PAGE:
Chevrolet has found itself in a strange position: After designing the Avalanche, the truck that arguably inspired the Honda Ridgeline, it now has to create the second-generation model to respond to that vehicle, as well as a possible new rival from Dodge, in the form of the Rampage (see full story in this issue). Can Chevrolet keep the Ava-lanche competitive? So far, it looks like it's headed in the right direction.

To begin with, engine power increases for the new 1500 and there'll be a new engine option. The base engine, as it was before, is a 5.3-liter V-8; however, there are now two 325-cubic-inch options: The 320-horsepower, iron-block eight-cylinder is the base engine in 2WD models, and the 310-horsepower aluminum-block 5.3-liter V-8 is the base engine in 4WD Avalanches. The iron-block 5.3 is E85 capable, and both use Active Fuel Management cylinder shutoff technology. And both have noticeable increases from the 2006 truck's 295 horsepower. Later, several months after the Avalanche goes on sale, there'll be an all-aluminum 6.0-liter engine available, with variable valve timing, 355 horsepower, and 365 pound-feet of torque. Both 5.3s use the 4L60 Hydra-Matic four-speed, which has the identical gear ratios as the previous Avalanche's; the 6.0-liter will be backed with a stronger Hydra-Matic 4L70 four-speed.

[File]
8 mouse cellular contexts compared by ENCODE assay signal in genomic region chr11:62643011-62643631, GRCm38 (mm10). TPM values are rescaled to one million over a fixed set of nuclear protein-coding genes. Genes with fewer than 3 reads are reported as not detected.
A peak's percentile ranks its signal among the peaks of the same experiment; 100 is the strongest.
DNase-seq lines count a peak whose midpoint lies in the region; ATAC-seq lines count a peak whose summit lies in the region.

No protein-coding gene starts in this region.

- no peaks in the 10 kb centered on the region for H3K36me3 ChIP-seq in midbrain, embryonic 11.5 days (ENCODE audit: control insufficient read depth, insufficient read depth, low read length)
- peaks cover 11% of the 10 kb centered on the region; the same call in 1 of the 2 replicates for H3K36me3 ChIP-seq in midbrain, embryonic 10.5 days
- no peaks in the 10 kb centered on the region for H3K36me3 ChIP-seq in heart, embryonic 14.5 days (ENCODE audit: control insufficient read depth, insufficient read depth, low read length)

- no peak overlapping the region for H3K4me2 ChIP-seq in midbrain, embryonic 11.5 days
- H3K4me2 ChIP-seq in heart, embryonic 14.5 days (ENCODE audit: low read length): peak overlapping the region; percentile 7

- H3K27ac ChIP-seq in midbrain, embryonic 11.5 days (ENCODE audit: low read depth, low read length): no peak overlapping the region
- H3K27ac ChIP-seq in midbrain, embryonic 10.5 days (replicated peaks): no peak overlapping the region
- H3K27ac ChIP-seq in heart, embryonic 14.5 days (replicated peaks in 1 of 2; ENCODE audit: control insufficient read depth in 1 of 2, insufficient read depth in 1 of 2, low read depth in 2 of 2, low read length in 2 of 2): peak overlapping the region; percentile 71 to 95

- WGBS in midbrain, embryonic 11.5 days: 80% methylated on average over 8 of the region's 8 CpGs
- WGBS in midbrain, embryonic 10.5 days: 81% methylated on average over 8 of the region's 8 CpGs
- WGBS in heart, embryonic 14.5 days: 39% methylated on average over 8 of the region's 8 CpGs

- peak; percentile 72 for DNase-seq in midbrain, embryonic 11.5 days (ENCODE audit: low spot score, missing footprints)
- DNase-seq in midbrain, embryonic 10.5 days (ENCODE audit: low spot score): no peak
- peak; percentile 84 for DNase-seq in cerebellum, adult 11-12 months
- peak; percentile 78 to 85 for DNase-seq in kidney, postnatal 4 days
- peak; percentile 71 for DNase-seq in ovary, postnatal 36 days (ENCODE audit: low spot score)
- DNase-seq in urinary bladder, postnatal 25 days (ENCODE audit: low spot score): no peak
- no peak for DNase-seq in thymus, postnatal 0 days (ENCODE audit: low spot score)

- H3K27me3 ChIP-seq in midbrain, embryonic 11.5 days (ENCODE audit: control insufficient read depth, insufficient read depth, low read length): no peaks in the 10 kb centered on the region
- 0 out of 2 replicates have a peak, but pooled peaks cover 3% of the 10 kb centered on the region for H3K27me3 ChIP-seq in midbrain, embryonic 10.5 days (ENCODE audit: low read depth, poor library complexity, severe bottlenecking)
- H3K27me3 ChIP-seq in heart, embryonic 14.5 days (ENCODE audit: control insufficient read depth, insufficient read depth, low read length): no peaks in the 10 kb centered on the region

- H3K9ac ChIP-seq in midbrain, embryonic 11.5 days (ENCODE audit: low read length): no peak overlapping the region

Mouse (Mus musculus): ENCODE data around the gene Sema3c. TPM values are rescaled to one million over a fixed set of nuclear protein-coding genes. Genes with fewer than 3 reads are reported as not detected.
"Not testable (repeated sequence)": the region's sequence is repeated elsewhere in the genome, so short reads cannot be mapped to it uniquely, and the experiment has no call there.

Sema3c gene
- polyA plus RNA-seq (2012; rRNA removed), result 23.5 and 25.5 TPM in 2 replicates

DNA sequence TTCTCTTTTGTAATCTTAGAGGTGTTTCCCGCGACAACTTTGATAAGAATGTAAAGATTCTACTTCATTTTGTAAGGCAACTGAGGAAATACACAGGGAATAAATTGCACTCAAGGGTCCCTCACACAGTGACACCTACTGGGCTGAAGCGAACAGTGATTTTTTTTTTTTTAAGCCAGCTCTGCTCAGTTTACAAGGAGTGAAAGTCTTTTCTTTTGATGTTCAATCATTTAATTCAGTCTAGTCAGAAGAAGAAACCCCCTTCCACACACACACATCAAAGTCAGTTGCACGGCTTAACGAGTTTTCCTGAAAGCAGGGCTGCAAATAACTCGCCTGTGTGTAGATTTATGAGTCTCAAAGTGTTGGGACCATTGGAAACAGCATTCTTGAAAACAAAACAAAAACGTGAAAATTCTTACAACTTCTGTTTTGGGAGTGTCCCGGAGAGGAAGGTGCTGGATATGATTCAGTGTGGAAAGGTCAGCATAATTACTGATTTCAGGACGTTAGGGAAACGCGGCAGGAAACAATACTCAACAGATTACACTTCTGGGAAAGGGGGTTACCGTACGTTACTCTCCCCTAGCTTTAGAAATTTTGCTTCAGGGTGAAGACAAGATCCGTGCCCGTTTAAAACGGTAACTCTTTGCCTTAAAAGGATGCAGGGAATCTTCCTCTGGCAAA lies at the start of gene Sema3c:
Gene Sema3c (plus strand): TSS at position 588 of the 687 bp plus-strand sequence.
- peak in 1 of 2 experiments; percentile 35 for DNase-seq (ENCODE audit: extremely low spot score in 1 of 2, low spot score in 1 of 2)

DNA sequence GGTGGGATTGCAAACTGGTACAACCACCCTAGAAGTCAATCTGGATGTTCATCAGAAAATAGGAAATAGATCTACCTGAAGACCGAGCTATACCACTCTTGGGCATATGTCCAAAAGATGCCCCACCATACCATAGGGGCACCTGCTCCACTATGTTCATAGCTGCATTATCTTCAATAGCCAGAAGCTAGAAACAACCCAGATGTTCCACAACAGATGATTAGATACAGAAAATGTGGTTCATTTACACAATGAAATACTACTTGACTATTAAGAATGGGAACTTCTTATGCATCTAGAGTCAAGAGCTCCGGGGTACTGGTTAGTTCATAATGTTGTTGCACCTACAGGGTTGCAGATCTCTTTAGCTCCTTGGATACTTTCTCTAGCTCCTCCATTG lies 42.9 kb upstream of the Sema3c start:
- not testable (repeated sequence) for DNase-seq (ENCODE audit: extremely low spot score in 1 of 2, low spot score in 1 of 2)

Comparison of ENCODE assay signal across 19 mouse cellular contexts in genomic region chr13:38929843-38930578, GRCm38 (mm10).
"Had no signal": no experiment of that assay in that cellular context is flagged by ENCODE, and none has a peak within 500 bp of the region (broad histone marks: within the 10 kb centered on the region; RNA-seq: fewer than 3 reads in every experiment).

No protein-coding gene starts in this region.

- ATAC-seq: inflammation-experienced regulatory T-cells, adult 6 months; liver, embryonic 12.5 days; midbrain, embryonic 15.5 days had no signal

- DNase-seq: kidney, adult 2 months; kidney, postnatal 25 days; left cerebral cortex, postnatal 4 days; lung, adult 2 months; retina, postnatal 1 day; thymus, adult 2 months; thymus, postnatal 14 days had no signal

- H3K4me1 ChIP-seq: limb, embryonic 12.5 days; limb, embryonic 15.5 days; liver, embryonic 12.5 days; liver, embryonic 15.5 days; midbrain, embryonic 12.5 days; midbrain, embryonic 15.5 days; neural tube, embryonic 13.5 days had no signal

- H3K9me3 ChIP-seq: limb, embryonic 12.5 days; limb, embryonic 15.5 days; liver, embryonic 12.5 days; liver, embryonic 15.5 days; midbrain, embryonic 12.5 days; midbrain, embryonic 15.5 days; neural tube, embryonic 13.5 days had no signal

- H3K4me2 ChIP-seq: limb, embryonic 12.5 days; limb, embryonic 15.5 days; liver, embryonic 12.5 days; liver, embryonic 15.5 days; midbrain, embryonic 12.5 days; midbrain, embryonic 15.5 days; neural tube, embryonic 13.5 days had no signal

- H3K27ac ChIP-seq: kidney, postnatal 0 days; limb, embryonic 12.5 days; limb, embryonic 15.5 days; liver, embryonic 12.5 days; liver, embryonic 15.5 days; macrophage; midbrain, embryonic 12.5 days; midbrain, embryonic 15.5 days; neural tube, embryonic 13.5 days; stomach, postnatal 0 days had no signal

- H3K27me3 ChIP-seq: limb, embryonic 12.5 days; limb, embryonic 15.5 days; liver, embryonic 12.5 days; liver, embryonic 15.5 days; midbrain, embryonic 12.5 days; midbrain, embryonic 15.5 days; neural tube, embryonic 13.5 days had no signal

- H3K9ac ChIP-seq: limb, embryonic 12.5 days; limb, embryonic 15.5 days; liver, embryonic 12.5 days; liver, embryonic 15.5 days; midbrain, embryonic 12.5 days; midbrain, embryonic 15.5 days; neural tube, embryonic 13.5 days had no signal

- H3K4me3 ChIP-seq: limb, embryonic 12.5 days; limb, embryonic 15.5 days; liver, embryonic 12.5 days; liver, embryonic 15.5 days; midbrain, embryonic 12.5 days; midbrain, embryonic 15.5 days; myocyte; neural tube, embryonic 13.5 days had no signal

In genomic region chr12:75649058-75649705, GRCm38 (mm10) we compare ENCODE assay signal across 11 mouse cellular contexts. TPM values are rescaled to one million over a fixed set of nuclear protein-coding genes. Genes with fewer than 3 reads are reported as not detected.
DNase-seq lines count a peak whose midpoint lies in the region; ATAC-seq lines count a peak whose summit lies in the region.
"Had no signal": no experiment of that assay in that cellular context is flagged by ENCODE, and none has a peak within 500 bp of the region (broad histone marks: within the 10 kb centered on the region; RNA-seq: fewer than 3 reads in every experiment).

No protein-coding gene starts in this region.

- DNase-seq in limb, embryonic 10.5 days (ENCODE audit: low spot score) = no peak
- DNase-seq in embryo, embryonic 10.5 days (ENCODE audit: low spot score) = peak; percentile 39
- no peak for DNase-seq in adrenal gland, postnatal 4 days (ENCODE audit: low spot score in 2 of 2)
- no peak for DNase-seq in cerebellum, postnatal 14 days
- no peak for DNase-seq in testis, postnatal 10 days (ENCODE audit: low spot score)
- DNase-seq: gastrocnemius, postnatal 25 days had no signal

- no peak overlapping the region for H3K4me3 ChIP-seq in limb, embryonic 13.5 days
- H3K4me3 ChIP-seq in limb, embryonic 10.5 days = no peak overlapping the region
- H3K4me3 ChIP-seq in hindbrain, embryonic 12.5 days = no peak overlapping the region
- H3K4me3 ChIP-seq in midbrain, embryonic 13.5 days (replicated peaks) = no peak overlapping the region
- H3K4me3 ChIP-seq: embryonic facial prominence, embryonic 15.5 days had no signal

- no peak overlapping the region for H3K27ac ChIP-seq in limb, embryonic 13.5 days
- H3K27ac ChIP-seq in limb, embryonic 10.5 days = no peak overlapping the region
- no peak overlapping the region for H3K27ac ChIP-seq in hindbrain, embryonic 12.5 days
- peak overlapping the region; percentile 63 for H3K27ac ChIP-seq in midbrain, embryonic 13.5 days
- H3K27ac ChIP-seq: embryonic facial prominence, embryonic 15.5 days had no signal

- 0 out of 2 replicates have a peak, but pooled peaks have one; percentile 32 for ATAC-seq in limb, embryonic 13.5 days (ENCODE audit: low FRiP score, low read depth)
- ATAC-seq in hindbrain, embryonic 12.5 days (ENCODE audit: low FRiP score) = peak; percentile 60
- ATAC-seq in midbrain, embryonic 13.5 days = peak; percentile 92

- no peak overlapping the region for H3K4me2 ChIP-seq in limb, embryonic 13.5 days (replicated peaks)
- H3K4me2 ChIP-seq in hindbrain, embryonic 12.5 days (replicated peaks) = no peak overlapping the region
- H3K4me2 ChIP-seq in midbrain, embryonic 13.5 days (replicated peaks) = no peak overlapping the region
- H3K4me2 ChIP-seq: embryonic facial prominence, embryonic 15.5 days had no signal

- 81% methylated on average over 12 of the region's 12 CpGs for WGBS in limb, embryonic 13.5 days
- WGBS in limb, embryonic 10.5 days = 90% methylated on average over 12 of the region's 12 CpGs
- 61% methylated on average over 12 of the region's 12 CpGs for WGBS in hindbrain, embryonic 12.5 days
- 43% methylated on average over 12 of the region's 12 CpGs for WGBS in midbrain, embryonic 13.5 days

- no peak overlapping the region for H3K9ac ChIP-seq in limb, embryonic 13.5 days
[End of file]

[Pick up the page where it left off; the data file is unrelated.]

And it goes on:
Oddly, towing capacity is down to 8000 pounds for 2WD models (200 pounds less than previous model), and maximum payload for the 2007 is 1355 pounds. But what about the 2500 Avalanche? Will the 2500 return for 2007? The previous 3/4-ton Avalanche's 8.1-liter V-8 produced 325 horsepower (just five horsepower less than the new Vortec 5.3-liter V-8) and churned out 447 pound-feet of torque. The 2500 was the workhorse, the one that could tow 12,000 pounds, the hauler. Our guess is the Avalanche 2500 will follow the same course as GM's plan for the 2500 Suburban--the new generation interior and exterior, on the previous-gen 2500 platform. Expect those models to be available in late 2006.

At launch, 1500 trim levels are LS, LT, and LTZ, with the Z71 off-road package coming later. Front suspension is coil-over-shock IFS, rear is a live-axle five-link setup, also with coil springs. On topline LTZ models, Autoride real-time damping is standard, but available as an option on other models. All three trim levels are offered with the choice of rear- and four-wheel drive. Steering has changed from a power recirculating ball to power-assisted rack-and-pinion, and the brakes now use larger-diameter discs: an inch bigger in front, and half-an-inch bigger in the rear. Wheel and tire options increased in size as well: base wheels are an inch larger (17x7.5 versus 16x7.0), and tire options are 265/70R17, 265/65R18, and 275/55R20.